More than 600 incoming flights a day will fly over downtown Minneapolis and a string of neighborhoods to the south during the next two summers as runway repairs temporarily shift landing patterns at Minneapolis-St. Paul International Airport.
The changes, which were approved last month by the Metropolitan Airports Commission (MAC), will divert flights over several neighborhoods in Minneapolis and St. Paul - some that typically experience little or no airport noise. Under the plan, inbound flights over St. Paul's Highland Park neighborhood will increase from fewer than 10 a day to 134.
Airport officials said the repairs to a 1960s-era section of runway will begin in mid-August and go through mid-October, and also could mean significant delays for airline passengers.
Though delays at the airport normally average less than four minutes, MAC documents estimate the runway repairs would likely mean delays ranging from nine to 28 minutes.
"There's never a good time" for repairs, said Tom Foley, a MAC member representing St. Paul and some of its northern suburbs.
Airport officials said the runway repairs will provide some temporary noise relief to Eagan, Mendota Heights and Richfield. But the reductions will be relatively minor because a second runway parallel to the closed runway will still be open, the officials said.
The biggest change will come over downtown Minneapolis. Though there are currently no incoming flights over downtown, airport officials said 601 inbound flights will queue up daily over downtown during the repairs, gliding toward landings over a corridor in south Minneapolis that roughly follows Cedar Avenue S. Airport officials said a separate set of runway repairs in 2008 will have the same impact.
Some in for a (noisy) surprise
"I think it's going to be a problem, because you're going to get a lot of people who have not experienced noise [before]," said Daniel Boivin, another MAC member representing Minneapolis. "What I get concerned about is people planning back-yard wedding ceremonies or parties.
"I'm not happy with it," said Boivin, who said the airport had just finished a record year for noise complaints. "There's not much you can do about it."
Boivin said many noise activists believe they were promised that the airport's Runway 17 - the one that will handle flights coming in over downtown Minneapolis - would only be used for such flights during weather emergencies. But, he said, airport officials are allowed to divert the flights during runway repairs, too.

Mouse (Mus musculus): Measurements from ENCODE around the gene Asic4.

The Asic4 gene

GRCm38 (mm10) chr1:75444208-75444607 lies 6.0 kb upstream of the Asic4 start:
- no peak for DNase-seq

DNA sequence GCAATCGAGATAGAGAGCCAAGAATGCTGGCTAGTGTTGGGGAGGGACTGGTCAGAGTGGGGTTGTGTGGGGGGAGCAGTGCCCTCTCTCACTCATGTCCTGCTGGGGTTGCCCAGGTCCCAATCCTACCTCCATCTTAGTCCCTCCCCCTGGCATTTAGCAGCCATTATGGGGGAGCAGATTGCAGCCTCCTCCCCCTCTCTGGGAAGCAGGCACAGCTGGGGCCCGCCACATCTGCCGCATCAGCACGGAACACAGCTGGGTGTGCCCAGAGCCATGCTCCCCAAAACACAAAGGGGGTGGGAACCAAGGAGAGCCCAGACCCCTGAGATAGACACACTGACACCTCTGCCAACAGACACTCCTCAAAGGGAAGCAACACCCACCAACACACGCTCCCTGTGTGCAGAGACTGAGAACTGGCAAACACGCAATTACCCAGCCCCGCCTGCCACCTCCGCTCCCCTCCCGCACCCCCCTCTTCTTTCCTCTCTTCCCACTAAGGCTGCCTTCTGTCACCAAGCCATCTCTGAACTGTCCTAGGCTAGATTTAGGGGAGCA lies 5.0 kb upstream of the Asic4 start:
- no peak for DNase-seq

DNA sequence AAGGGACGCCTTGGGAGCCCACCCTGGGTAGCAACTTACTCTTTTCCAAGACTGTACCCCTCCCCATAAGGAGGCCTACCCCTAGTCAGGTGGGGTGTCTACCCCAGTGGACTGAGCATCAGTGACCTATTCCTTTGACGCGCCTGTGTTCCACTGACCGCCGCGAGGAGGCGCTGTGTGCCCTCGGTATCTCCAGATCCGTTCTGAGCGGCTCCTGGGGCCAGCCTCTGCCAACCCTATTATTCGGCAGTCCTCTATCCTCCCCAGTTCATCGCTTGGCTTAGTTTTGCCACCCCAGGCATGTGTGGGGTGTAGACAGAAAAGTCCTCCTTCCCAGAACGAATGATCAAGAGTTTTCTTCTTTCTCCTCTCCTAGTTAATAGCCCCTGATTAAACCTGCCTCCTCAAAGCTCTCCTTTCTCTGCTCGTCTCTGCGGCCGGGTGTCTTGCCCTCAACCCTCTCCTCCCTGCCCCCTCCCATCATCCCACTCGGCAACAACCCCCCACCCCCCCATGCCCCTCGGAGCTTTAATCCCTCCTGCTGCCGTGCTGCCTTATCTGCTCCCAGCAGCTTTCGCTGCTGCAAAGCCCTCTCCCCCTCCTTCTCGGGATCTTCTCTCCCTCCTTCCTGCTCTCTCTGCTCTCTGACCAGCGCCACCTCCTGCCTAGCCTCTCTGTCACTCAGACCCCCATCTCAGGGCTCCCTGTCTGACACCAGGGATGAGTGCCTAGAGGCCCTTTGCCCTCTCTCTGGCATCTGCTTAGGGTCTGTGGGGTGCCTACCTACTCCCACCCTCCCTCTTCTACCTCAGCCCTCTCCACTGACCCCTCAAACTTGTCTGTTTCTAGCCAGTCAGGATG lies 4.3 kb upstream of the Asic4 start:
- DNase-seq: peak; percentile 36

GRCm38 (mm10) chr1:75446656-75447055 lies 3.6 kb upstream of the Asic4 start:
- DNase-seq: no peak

Noticeable south of Lake St.
Minneapolis City Council Member Scott Benson agreed that some Minneapolis neighborhoods that are not used to constant jet noise are likely to hear and see plenty of airplanes come summer.
"I would expect that once you get south of Lake Street, they are going to be fairly noticeable," he said.
Benson said he will ask the city attorney's office to review whether the new landing path complies with an agreement between the city and the Airports Commission restricting air traffic on Runway 17. But he conceded that loopholes in the agreement probably allow the temporary change in landing patterns.
MAC spokesman Pat Hogan said the repairs will take about two months, and are coming at a time when airline traffic is down.
`Potential safety risk'
This summer's $17.5 million project, according to a commission memo, will repair a 2,600-foot section of Runway 12R-30L that was built in the 1960s and has "been a constant maintenance problem and potential safety risk," Hogan said.
In Highland Park, James Janssen already is bracing for a noisy summer. He said his home sits on high ground, directly below the approach path. "You can smell the jet fuel," he said of the planes that now swoop over his house. "It is loud. They are right on my roof.
The noise is at its worst at night, he said, when late-arriving cargo planes rumble into the airport. He said he has complained to the Airports Commission as late as 2 a.m. "That is when we lose it," he said. "It wakes up the little children on the block.''
Janssen added that he may head to the lake for some peace and quiet.
As long as it's not Lake Nokomis in Minneapolis, said George Jelatis, chairman of the Nokomis East Neighborhood Association. The popular lake and surrounding recreation area are under the temporary flight pattern and can expect 601 planes each day approaching from downtown Minneapolis.
"A lot of that is going to be over the park, which is used by people all over the city," said Jelatis. "There will be disruption of outdoor activities."
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